FOXBORO – You’ll really like the Rutgers guys. Smart. Funny. Great personalities. I don’t know if they can play football at all and probably won’t find out this year but both Duron Hamilton and Logan Ryan seem terrific.
Jamie Collins? He’s a linebacker in a defense stacked with linebackers. So even though he can jump out da gym and was insanely productive for an 0-12 Southern Mississippi team, the 52nd overall pick is going to be waving a towel when the season starts while Dont’a Hightower, Jerod Mayo, Dane Fletcher, Jake Bequette, Rob Ninkovich, Jermaine Cunningham and Brandon Spikes play.
When things eventually go #POWWWWW with Spikes, the Patriots have a 6-4, 250-pound guy with versatility that they can shuffle in with Mayo and Hightower at the linebacker level.
I’m not saying never with these guys, I’m just saying not now.
Aaron Dobson? Different story. The wide receiver from Marshall is the pertinent story from the 2013 draft because he represents the lone hope for impact from the crop of players imported this weekend.
For the first time since they took Chad Jackson in the second round back in 2006, the Patriots drafted a wide receiver who isn’t a project. Not a player from a run-based college offense like third-rounder Taylor Price in 2010. Not a guy with an injury history who missed his final college season and was as much a kick returner as a wide receiver like Brandon Tate in 2009. Not a converted college quarterback like Julian Edelman in 2009. Not a guy ticketed for special teams first like Matt Slater in 2008.
Jackson, of course, wound up being a project anyway because he never learned – or seemed inclined to learn – the Patriots system.
But with Dobson, the Patriots have at least tried to find a guy who can play on the outside at the “X” position with length (6-2), speed (4.4 at his pro day) and the aptitude and attitude necessary to attack the learning curve he’s going to face.
Asked what Dobson impressed with during interviews, Bill Belichick stressed Dobson’s ability to comprehend the entirety of the offense.
“You talk to him about what he did, he can explain the techniques, his assignments, what other guys are doing at Marshall,” said Belichick. “We’d look at things that we did, then come back and talk about them. He remembered how we did them, how we call them, things like that.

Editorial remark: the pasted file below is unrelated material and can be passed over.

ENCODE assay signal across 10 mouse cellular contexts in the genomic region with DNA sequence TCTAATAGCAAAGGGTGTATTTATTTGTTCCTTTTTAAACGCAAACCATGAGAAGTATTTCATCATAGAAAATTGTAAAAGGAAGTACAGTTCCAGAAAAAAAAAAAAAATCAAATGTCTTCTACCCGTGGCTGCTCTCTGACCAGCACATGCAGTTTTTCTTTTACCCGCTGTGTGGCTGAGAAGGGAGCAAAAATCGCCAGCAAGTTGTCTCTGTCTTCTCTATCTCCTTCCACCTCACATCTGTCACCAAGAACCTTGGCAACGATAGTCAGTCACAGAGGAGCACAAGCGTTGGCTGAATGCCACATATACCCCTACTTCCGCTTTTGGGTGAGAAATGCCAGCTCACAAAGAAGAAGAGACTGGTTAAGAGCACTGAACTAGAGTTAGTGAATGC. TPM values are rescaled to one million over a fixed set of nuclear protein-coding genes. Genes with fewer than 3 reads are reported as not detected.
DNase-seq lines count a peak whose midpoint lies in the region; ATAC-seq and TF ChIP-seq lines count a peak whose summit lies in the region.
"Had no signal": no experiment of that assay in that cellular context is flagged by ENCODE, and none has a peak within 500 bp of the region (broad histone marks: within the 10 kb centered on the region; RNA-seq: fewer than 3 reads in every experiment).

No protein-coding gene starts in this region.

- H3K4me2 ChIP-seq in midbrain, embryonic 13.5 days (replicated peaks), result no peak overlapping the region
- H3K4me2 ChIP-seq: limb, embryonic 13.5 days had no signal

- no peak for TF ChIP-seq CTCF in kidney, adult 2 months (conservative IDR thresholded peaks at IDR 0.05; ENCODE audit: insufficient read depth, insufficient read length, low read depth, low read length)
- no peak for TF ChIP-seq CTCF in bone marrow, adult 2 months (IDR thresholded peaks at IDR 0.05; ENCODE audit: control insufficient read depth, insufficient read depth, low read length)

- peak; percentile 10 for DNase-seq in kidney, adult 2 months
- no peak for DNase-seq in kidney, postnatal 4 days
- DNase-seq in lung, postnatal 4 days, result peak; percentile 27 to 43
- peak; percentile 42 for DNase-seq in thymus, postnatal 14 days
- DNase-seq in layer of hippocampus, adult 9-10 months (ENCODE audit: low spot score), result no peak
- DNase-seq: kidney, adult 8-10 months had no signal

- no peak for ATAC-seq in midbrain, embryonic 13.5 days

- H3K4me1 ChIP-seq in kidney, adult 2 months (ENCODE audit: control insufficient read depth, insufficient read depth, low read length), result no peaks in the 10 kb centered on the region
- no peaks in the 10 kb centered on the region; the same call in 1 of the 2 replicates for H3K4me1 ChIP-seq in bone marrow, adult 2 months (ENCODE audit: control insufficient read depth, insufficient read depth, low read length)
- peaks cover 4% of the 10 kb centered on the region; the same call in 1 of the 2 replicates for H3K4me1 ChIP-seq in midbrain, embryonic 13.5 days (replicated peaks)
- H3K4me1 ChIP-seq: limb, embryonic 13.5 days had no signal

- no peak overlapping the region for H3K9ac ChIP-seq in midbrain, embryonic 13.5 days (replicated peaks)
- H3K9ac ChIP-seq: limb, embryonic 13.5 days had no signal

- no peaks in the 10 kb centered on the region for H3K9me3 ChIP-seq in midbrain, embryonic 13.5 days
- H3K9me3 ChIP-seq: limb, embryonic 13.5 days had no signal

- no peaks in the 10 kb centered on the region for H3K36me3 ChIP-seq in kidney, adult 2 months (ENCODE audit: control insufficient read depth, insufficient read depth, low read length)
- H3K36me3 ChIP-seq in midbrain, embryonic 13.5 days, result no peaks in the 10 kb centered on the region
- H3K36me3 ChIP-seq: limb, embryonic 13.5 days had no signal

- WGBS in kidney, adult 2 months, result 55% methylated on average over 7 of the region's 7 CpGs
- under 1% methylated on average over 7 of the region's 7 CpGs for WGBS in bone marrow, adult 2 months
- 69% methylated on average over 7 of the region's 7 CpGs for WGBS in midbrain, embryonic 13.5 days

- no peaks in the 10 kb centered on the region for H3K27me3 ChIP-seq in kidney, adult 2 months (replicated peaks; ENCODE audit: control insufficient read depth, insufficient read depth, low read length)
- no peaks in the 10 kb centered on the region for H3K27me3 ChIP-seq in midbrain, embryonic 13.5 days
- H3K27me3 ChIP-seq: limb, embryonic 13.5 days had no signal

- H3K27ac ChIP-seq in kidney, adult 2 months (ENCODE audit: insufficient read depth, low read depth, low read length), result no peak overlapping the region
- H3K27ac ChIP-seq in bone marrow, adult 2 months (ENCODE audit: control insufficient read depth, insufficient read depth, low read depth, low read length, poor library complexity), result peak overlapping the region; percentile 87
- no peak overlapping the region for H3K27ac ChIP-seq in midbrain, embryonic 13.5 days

“He’s a pretty intelligent guy,” Belichick added. “He has good recall of what [Marshall] did. He had a good understanding and grasp of learning, taking new information, processing that and being able to understand it and apply it. Tell him something and then see a play a few plays later and say, ‘What would you do on this play if they did this, they did that’? There’s different ways to measure all that, but he’s a pretty impressive kid. He’s a mature kid. He’s pretty smart.”
Belichick’s always said that a receiver’s primary responsibilities are getting open and catching the ball. Chad Ochocinco could do that. So could Bethel Johnson. But which zip code they’d be in when they got open wasn’t something that was always clear pre-snap. Being in the right spot, being able to divine what Tom Brady and offensive coordinator Josh McDaniels want, that’s seemingly as big a part of things as the getting open and catching stuff.
Which is why Deion Branch never cleans out his locker. The getting open part for Branch is vanishing but he gets to the right spot and catches the ball.
With Dobson, catching the ball doesn’t seem a worry. He’s a snatcher of the football.
The pressure on Dobson will be significant. Without the buffer of first-round selections to allow him to fly under radar, the 59th selection is now in a very visible position with the league’s most scrutinized team. Brady has never hesitated to go to the whip early with his receivers. Aside from Dobson, Brady is currently in a position where he’s starting fresh with Danny Amendola, Michael Jenkins and Donald Jones at the wideout spots in addition to Edelman. Brady expects a lot. Dobson said Friday night that he relishes the chance to work with Brady and that’s good. Because it’s not going to be easy. A good attitude, a thick skin and a ton of mental toughness will be necessary.
The Patriots took it all into account, it seems, with the most important player they’ll draft this year.
“He’s big, he’s fast, he’s got good hands, he’s a strong player; smart, very smart,” said Belichick. “He has some position flexibility and versatility. Catches the ball very well. We’ll see how it goes.”
It hasn’t gone well with homegrown wideouts in the past. Dobson has the potential to change that in the very near future.